Isle GOP hopefuls eye seat in Congress
Honolulu Prosecutor Peter Carlisle and state Sen. Bob Hogue might make a run
Hawaii GOP candidates are showing interest in being the first Republican to go to Congress since Pat Saiki in 1990.
Honolulu Prosecutor Peter Carlisle said yesterday he is seriously considering the race for the 2nd Congressional District (rural Oahu, neighbor islands).
Also Sen. Bob Hogue (R, Kaneohe-Kailua) confirmed yesterday that he is looking at the contest.
Other Republicans have said former state Rep. Quentin Kawananakoa was a possible candidate, but the Star-Bulletin was unable to contact Kawananakoa for confirmation.
Carlisle, who is in his third term as elected prosecutor, described himself as "actively considering the possibility."
Like other elected office holders in the middle of their terms, Carlisle would not have to resign his municipal office to run for federal office.
The office is expected to be open this fall because incumbent Democratic U.S. Rep. Ed Case says he will run against U.S. Sen. Daniel Akaka and not run for re-election.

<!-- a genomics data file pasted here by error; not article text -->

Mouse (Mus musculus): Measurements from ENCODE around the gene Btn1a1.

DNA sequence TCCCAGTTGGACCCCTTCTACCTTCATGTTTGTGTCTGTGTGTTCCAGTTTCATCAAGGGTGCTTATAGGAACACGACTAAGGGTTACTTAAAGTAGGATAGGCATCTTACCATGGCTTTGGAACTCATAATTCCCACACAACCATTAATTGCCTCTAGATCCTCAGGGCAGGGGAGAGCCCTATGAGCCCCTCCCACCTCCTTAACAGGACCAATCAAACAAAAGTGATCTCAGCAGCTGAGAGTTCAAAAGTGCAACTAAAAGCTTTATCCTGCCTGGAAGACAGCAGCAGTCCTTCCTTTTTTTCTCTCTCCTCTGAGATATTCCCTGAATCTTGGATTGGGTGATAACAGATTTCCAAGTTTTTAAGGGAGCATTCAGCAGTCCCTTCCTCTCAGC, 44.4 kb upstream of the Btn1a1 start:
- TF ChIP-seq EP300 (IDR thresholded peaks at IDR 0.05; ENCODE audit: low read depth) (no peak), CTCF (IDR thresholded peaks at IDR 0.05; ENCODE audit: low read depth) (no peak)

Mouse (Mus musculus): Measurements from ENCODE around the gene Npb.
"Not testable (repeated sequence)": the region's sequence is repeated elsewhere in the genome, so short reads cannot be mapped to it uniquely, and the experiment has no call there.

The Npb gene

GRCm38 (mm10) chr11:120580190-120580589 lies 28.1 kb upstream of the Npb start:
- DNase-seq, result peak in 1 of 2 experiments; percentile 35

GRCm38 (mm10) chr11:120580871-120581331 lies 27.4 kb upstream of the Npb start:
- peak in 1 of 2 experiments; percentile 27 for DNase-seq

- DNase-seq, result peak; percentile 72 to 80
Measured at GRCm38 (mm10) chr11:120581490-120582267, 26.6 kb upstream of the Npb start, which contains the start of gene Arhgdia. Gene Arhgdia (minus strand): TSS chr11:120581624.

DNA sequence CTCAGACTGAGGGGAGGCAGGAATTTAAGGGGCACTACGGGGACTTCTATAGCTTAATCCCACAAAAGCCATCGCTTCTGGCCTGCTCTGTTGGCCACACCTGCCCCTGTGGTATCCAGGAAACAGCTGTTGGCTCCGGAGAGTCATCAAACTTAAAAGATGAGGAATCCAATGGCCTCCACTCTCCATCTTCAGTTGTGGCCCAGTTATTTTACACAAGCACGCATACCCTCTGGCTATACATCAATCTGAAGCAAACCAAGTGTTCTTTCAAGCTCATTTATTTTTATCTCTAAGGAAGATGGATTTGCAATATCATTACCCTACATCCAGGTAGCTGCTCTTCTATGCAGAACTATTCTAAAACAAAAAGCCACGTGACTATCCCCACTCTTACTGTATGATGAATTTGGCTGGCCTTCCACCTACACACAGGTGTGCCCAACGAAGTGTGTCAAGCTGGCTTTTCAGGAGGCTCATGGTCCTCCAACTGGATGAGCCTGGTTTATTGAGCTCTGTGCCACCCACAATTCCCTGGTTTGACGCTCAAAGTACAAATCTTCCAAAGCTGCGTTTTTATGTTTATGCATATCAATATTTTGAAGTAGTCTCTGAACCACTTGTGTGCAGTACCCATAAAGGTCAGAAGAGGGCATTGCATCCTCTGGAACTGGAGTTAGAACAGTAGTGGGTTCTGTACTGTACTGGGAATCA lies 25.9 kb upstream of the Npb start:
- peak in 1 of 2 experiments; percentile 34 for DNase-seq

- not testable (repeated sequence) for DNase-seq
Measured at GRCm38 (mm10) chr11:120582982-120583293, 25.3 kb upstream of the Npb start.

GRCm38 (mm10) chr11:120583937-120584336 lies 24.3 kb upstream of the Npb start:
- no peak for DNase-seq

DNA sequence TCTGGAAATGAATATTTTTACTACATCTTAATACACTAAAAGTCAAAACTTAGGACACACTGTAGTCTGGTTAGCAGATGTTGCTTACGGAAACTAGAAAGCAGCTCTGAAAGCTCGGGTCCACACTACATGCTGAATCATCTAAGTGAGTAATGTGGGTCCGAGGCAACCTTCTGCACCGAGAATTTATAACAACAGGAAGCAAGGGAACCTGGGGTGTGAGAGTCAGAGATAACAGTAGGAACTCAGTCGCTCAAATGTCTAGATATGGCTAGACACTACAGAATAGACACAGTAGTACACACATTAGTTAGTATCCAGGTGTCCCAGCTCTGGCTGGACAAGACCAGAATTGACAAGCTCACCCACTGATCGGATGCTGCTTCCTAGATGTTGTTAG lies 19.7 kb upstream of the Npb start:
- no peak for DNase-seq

Already, three Democrats have filed for the office: state Rep. Brian Schatz and state Sens. Gary Hooser and Ron Menor.
Carlisle said he has not made up his mind yet on the race and thought more comments would be premature.
"I don't want to stir up anything in case I decide not to do it," Carlisle said.
Hogue sounded more definite, saying he has been looking at "what I need to do to set up an exploratory committee and doing serious research into the race."
"I consider it all very exciting, and I will make my final decision whether or not I pursue the race in the next several weeks," said Hogue, who is up for re-election to the Senate this fall.
State GOP Chairman Sam Aiona welcomed Carlisle's interest in the race, saying "he shares the same views as us, he wants to see a bipartisan delegation in Congress."
Aiona said former City Councilman Mike Gabbard, who ran unsuccessfully against Case, is also considering the race.
The race is likely to have national interest, according to Aiona, who says that both the Republican and Democratic national organizations are expected to campaign heavily in Hawaii.
"This race will be watched by the national media, and this is a chance to send a Republican to Congress -- something that has not happened since 1990" with former U.S. Rep. Pat Saiki, Aiona said.
Former state Rep. Kawananakoa has been out of the political spotlight since he withdrew from a race against U.S. Rep. Neil Abercrombie in 1998.